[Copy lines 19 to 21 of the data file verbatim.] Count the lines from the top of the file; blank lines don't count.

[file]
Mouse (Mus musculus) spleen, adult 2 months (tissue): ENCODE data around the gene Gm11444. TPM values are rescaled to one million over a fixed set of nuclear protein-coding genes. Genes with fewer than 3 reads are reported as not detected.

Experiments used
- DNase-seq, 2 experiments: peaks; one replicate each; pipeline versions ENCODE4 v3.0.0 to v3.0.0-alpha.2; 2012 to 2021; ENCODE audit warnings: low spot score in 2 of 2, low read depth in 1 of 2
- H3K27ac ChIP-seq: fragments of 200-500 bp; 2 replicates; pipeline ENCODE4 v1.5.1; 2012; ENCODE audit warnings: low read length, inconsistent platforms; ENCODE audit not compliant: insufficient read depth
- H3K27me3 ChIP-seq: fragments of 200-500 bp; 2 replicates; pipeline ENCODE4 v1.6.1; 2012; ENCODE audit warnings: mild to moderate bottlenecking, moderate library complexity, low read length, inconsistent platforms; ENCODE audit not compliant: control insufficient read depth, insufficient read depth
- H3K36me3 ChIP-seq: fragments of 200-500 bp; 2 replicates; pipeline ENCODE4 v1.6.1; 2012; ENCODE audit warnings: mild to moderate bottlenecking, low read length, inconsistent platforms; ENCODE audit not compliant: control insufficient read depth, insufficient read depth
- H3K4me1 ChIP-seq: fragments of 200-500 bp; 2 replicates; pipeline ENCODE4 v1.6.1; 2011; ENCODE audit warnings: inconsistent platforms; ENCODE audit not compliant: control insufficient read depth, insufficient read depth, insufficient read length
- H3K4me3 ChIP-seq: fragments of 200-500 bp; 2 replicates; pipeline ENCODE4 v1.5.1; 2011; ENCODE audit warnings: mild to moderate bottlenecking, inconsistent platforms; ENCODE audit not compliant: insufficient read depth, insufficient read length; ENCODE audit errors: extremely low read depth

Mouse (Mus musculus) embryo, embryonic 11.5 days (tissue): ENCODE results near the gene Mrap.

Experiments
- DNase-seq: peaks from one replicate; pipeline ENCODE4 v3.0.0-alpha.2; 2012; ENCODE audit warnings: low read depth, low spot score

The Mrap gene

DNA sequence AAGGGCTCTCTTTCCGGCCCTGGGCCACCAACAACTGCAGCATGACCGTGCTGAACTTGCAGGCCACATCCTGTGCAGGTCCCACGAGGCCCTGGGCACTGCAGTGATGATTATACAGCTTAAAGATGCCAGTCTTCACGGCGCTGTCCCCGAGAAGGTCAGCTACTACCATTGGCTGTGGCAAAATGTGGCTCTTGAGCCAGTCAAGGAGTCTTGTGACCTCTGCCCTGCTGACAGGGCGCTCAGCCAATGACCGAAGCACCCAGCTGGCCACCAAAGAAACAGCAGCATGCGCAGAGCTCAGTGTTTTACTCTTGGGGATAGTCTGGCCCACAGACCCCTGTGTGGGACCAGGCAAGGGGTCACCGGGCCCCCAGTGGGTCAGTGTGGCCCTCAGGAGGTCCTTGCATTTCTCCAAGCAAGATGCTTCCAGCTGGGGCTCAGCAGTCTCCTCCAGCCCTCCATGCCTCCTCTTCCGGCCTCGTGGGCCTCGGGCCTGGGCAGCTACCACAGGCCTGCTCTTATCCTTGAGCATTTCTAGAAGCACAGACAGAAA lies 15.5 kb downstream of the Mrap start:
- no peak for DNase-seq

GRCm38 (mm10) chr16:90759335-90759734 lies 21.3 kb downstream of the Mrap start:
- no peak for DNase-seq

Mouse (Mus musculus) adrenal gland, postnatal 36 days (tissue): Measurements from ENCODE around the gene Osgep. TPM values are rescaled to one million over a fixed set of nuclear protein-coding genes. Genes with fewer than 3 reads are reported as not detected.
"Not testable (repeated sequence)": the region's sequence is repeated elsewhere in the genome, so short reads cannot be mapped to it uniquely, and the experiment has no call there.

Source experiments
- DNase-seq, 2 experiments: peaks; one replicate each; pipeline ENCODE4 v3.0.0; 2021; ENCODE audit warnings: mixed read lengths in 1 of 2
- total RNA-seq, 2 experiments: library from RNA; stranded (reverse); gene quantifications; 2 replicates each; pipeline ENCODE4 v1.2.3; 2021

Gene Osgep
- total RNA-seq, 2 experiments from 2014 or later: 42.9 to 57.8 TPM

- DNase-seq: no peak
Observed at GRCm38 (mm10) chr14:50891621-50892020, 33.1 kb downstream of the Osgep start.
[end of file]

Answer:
Source experiments
- DNase-seq, 2 experiments: peaks; one replicate each; pipeline ENCODE4 v3.0.0; 2021; ENCODE audit warnings: mixed read lengths in 1 of 2
- total RNA-seq, 2 experiments: library from RNA; stranded (reverse); gene quantifications; 2 replicates each; pipeline ENCODE4 v1.2.3; 2021